March 8, 2014
As San Francisco Police search for man in a wheelchair who has attacked multiple people in the area of SF General Hospital, a victim of one of those assaults on Thursday described how she fought off the attacker with her cane.
The Sheriff’s Department issued a crime alert earlier this week stating at least four people have been attacked near San Francisco General Hospital.
Investigators describe the man as African American, between 40 and 50 years old. His right leg is partially amputated and he’s in a wheelchair.
SF resident Anne Whybrow told KTVU she too was attacked by a man in a wheelchair on Tuesday, February 25. But in her case she was accosted near her home in the Haight Ashbury District.
“It’s upsetting,” said Whybrow. “It kind of ruffles you.”
She told KTVU she was a few feet from her home when a man in a wheelchair asked her for a handout.
“‘Can you give me some money? I know you can,'” Whybrow remembered the man saying. What happened next shocked and surprised her.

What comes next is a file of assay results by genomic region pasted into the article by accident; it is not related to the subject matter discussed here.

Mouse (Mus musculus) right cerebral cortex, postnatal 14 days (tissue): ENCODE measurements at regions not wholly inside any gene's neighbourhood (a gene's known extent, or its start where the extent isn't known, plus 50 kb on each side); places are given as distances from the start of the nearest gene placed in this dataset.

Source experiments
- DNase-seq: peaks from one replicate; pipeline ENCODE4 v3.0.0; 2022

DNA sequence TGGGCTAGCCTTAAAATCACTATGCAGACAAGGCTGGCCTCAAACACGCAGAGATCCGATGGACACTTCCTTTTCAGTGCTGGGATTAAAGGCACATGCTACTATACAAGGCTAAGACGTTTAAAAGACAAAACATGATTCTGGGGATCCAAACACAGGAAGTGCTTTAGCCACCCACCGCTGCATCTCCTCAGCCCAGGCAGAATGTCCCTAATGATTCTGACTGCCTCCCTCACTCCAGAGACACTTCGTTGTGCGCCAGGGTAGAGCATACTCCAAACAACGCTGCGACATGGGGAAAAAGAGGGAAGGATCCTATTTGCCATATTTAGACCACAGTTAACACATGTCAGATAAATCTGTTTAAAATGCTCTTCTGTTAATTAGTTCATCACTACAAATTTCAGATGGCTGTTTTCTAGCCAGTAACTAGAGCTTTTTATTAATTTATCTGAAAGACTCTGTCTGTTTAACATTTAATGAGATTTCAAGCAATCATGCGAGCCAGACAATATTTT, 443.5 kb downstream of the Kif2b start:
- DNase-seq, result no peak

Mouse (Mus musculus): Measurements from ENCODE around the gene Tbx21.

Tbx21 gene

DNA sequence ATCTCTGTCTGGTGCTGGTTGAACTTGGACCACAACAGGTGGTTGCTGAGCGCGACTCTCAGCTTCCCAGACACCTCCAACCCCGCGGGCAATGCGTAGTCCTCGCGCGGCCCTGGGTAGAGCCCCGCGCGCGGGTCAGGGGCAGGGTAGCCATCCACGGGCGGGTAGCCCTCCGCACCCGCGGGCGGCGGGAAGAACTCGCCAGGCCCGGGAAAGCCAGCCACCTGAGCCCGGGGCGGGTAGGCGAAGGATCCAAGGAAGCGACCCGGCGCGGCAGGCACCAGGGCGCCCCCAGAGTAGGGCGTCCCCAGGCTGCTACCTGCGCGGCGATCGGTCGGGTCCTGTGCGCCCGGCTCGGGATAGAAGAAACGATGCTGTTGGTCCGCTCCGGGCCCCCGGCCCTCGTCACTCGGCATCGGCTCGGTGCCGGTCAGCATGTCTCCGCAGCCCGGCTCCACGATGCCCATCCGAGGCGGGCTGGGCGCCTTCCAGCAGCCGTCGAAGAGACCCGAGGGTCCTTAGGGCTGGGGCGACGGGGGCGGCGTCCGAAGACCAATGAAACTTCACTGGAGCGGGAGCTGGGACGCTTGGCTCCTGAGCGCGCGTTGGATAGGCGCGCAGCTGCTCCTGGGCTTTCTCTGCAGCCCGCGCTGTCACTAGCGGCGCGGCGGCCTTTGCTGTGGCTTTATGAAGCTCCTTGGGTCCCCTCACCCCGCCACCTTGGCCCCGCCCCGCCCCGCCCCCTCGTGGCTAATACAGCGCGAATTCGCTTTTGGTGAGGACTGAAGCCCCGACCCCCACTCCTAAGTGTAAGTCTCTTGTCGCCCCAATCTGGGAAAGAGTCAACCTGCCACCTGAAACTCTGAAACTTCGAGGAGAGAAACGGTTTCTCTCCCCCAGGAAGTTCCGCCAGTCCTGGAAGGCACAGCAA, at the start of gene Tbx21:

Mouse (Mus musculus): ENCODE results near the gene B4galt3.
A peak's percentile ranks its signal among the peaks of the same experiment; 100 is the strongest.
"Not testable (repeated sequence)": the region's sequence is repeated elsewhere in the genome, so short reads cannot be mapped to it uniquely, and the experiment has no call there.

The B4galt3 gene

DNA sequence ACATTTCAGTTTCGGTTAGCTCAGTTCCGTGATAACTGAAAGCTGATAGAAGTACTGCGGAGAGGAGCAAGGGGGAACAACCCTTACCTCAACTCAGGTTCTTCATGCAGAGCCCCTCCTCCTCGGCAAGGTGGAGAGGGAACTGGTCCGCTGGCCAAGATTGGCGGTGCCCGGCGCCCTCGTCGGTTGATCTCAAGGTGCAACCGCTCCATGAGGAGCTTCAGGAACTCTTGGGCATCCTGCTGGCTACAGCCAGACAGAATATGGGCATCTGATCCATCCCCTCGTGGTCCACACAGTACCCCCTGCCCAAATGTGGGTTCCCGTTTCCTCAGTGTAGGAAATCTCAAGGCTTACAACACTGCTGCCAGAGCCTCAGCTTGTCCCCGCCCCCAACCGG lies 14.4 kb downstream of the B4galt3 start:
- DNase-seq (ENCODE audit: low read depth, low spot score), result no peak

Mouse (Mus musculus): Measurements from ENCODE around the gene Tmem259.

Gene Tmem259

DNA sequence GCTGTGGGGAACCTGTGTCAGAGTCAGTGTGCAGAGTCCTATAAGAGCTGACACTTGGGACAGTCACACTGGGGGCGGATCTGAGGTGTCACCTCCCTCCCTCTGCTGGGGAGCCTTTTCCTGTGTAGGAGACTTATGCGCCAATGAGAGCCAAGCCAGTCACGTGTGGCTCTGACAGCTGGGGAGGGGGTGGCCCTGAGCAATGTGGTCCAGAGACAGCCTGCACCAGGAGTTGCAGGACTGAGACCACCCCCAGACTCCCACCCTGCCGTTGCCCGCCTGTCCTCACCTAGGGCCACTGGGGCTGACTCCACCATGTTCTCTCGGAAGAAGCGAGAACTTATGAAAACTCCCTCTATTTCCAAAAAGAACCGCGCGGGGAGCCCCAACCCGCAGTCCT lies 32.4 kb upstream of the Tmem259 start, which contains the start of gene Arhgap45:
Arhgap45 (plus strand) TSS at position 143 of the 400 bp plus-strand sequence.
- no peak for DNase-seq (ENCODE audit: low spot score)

“He went around in his wheelchair one more time, got in front of me. Went out with a grope took a breast and turned it like a dial,” said Whybrow.
Whybrow told KTVU she was upset, but wasn’t going to let the man get away with assaulting her. So she grabbed her cane and fought back.
“You get a good grip. Boom! I think I got him in the shoulder,” said Whybrow. “He’ll never grope me again.”
Whybrow said she was ok, but will feel better if the suspect is caught.
The San Francisco Sheriff’s Department issued the alert after receiving information of four other attacks by this man in a wheelchair. One happened the day before Whybrow’s attack.
“The employee reported they had been punched in the torso or the midsection By a person in a wheelchair that had a partially amputated leg,” San Francisco Sheriff Office spokesperson Susan Fahey.
Investigators said the man uses his working leg to propel himself and is capable of moving at a high rate of speed.
Anyone who spots the suspect is asked to call the sheriff’s department’s patrol unit at (415) 206-4911.